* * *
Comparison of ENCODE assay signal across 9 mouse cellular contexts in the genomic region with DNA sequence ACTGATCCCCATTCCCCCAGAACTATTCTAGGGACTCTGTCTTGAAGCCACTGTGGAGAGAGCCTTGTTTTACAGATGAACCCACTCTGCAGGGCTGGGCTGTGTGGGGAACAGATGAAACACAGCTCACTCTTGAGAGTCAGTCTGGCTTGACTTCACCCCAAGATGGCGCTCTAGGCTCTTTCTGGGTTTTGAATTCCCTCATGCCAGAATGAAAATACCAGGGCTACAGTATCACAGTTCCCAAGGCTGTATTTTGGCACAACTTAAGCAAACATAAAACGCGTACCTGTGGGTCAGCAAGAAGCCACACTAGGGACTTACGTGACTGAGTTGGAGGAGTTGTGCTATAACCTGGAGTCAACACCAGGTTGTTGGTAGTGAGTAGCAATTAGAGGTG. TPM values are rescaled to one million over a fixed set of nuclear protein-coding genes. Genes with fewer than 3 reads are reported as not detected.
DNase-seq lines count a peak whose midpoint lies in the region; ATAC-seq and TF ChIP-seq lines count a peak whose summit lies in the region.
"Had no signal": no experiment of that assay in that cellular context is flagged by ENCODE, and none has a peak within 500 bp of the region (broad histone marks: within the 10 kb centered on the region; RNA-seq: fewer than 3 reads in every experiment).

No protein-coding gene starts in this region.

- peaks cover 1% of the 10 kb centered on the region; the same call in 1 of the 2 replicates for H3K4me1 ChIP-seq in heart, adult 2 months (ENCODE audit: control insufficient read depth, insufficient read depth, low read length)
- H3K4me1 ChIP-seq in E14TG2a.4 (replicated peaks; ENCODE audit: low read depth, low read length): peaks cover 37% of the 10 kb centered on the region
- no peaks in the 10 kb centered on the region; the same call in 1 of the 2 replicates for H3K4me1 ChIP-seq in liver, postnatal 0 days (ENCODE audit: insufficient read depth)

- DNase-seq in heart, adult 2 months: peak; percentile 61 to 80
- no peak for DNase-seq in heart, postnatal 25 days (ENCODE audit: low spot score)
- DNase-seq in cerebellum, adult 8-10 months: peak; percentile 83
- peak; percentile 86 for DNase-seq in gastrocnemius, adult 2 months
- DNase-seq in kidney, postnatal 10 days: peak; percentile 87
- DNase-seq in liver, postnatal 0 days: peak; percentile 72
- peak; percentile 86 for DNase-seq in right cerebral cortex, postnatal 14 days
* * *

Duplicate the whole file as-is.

Comparison of ENCODE assay signal across 9 mouse cellular contexts in the genomic region with DNA sequence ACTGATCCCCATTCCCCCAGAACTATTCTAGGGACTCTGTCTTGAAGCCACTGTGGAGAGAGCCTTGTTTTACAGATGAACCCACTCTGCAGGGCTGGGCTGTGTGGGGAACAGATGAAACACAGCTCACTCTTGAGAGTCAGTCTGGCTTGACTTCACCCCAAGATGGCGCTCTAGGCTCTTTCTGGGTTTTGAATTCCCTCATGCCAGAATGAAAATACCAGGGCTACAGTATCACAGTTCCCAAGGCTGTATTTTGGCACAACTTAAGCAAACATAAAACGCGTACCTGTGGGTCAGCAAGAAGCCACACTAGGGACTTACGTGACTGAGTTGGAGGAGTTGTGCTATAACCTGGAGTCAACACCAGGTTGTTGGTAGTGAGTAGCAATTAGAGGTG. TPM values are rescaled to one million over a fixed set of nuclear protein-coding genes. Genes with fewer than 3 reads are reported as not detected.
DNase-seq lines count a peak whose midpoint lies in the region; ATAC-seq and TF ChIP-seq lines count a peak whose summit lies in the region.
"Had no signal": no experiment of that assay in that cellular context is flagged by ENCODE, and none has a peak within 500 bp of the region (broad histone marks: within the 10 kb centered on the region; RNA-seq: fewer than 3 reads in every experiment).

No protein-coding gene starts in this region.

- peaks cover 1% of the 10 kb centered on the region; the same call in 1 of the 2 replicates for H3K4me1 ChIP-seq in heart, adult 2 months (ENCODE audit: control insufficient read depth, insufficient read depth, low read length)
- H3K4me1 ChIP-seq in E14TG2a.4 (replicated peaks; ENCODE audit: low read depth, low read length): peaks cover 37% of the 10 kb centered on the region
- no peaks in the 10 kb centered on the region; the same call in 1 of the 2 replicates for H3K4me1 ChIP-seq in liver, postnatal 0 days (ENCODE audit: insufficient read depth)

- DNase-seq in heart, adult 2 months: peak; percentile 61 to 80
- no peak for DNase-seq in heart, postnatal 25 days (ENCODE audit: low spot score)
- DNase-seq in cerebellum, adult 8-10 months: peak; percentile 83
- peak; percentile 86 for DNase-seq in gastrocnemius, adult 2 months
- DNase-seq in kidney, postnatal 10 days: peak; percentile 87
- DNase-seq in liver, postnatal 0 days: peak; percentile 72
- peak; percentile 86 for DNase-seq in right cerebral cortex, postnatal 14 days